Let’s take a simple, 4 note Jimmy Page style sequence of minor pentatonic notes, and look at some quick ways we can manipulate it into some different sounds without changing the notes… only the beats ๐Ÿ™‚

This is important because it helps to see that, once your fingers can make some movements, there are a lot more than just one thing you can play. With any given set of movements, you may have dozens of possible licks you can throw down.

Dig in!

If you want to download the TAB for the different licks, the PDF is HERE


    11 replies to "Twisting Up A Jimmy Page Lick"

    • Marty H

      You know Randy Rhoads solos! Please share or create a lesson set.

      • Geno

        Thank you much for your humility and loyalty with your online students, including me..the four note Solo is very helpful..are there other scales besides the pentatonic to play over the the 1, 4, & 5…does the major pentatonic work over the blues progression, and , how about modes..or is that for another lesson..mahalo from Hawaii

      • Griff

        Randy was one of my biggest influences as a teenager learning guitar. I’d be happy to do some lessons like that, but it’s been a while I’ll have to brush up.

        • Scott R

          I’d be up for that!

    • chris clemans

      Griff have you looked into AKADAMIA.My best friend just won there there top award the EXECUTIVE award the other night in LA he is a a guitar player. This video is great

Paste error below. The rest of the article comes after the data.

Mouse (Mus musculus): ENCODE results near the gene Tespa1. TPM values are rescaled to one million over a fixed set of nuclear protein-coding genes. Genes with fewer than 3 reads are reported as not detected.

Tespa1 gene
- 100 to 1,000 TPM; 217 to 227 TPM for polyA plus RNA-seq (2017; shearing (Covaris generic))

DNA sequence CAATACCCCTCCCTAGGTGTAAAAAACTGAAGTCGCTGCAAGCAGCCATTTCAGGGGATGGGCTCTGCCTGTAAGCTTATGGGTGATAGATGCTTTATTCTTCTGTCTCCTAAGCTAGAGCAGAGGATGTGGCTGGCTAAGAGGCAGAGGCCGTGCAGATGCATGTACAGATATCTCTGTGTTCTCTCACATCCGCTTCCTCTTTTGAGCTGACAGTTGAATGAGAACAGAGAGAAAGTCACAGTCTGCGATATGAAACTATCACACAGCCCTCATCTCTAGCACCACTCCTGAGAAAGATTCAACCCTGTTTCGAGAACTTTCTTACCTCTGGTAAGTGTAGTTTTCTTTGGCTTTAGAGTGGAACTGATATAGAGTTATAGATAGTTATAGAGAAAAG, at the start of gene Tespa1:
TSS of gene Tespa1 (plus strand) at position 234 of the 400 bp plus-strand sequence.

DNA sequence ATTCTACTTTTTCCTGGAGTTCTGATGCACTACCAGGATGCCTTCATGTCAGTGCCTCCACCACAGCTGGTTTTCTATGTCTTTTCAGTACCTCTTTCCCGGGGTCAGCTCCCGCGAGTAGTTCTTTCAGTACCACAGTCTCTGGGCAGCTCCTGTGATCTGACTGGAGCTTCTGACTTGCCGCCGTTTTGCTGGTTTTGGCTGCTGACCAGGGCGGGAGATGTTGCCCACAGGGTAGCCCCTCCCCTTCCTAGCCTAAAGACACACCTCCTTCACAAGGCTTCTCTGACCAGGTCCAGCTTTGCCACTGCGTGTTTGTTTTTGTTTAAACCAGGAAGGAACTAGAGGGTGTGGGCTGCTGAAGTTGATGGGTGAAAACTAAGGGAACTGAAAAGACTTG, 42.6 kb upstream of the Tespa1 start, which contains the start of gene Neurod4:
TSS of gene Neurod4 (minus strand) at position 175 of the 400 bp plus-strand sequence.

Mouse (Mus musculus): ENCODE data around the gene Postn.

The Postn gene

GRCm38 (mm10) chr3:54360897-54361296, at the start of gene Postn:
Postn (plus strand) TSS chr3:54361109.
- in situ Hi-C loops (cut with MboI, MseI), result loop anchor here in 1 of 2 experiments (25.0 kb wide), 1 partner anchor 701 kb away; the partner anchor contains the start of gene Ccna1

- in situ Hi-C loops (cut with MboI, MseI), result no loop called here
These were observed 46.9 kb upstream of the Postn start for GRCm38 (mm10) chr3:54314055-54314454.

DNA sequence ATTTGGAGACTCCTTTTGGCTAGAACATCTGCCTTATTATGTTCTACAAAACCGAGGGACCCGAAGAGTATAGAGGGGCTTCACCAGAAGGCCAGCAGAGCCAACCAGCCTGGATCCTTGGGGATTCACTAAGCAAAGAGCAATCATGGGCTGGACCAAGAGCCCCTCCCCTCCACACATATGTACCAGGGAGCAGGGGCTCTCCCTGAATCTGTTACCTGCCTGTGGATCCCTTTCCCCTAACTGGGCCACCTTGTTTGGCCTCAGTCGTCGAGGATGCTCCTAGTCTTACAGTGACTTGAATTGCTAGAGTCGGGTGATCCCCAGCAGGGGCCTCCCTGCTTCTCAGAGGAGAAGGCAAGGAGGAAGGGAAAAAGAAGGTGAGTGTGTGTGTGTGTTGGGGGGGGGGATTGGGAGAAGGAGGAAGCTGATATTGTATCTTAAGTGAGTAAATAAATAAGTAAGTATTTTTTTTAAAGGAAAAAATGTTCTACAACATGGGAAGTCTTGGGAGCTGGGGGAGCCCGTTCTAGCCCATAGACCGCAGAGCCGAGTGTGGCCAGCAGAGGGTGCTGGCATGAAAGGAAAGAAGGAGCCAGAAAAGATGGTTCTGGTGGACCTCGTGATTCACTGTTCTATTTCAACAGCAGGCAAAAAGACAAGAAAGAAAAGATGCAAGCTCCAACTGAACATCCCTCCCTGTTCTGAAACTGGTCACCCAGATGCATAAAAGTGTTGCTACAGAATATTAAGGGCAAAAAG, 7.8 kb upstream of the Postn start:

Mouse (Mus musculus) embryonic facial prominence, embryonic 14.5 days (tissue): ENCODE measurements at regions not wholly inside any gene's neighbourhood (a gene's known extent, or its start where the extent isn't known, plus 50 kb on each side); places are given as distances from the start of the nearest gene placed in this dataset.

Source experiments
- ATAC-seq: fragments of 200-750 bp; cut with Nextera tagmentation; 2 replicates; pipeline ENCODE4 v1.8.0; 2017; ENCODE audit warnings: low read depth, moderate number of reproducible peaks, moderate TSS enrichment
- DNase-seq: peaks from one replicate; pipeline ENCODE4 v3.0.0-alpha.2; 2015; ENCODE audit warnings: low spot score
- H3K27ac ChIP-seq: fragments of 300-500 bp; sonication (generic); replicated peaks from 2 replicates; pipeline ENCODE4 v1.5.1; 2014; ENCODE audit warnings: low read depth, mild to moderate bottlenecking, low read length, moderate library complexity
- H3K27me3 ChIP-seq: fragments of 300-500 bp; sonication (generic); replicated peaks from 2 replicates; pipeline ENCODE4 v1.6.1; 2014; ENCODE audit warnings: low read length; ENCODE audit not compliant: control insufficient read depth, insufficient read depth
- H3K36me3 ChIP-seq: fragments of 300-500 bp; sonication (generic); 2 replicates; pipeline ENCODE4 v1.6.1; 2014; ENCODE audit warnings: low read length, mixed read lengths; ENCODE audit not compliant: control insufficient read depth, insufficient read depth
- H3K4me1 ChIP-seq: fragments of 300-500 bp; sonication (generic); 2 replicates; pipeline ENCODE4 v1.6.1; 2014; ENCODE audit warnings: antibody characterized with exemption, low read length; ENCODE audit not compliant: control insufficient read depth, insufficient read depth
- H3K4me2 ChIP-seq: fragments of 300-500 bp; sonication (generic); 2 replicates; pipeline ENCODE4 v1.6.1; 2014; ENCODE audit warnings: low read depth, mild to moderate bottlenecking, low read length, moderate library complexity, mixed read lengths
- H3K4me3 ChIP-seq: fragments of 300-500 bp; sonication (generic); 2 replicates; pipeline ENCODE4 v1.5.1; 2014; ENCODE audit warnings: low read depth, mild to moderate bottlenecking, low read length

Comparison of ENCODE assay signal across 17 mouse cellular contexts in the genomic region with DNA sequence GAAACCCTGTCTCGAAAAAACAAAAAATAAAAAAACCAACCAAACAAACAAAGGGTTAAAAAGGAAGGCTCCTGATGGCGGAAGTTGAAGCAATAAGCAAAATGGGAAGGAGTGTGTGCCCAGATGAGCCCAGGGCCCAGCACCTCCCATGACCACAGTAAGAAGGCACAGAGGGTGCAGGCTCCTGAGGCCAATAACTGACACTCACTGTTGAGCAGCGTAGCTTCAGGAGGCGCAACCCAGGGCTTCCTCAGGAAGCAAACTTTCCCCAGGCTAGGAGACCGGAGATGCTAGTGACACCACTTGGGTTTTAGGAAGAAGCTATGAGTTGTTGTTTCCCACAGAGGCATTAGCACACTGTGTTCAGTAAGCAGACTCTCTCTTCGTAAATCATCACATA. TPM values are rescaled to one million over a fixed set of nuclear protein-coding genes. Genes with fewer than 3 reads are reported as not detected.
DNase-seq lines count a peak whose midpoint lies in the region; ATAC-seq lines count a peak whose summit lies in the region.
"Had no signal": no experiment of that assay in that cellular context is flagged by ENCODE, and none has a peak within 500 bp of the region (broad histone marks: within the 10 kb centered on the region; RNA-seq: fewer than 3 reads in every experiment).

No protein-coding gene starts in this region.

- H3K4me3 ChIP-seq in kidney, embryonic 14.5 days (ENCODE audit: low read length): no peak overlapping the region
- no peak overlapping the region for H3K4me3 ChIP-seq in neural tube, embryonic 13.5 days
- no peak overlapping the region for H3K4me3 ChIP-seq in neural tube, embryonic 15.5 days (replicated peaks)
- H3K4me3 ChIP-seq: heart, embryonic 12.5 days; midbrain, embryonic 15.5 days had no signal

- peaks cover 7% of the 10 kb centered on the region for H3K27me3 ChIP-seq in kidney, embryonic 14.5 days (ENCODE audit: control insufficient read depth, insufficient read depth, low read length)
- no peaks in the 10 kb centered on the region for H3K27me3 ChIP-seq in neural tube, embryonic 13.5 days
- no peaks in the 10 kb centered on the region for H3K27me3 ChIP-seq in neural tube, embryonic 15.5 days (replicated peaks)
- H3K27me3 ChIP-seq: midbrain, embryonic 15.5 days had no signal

• Kevin

      This was a good lesson as these types of turnarounds were used quite effectively by the blues-rock masters like Page, Clapton, Skynyrd, and as you showed, Rhoads. Wish you could go over more of these if appropriate some time

    • Bill Bellinzoni

      Thanks Griff ๐Ÿ˜Ž๐ŸŒด๐ŸŽธ๐Ÿ‡บ๐Ÿ‡ธ

    • Robert in Raleigh

      Thanks Griff for continued insight and inspiration!

      • Mike

        Great lick. I canโ€™t help but notice that it begins on beat 1. I suppose that is what makes it a โ€œlickโ€ as opposed to the beginning of a solo which, as we all know, should not begin on beat 1. My question is… exactly where should this lick be utilized?

        • Mike

          Oops, comment posted in wrong place.

        • Griff

          Good observation… but as this is more of a classic rock lick, it doesn’t have to follow the beat 1 rule.

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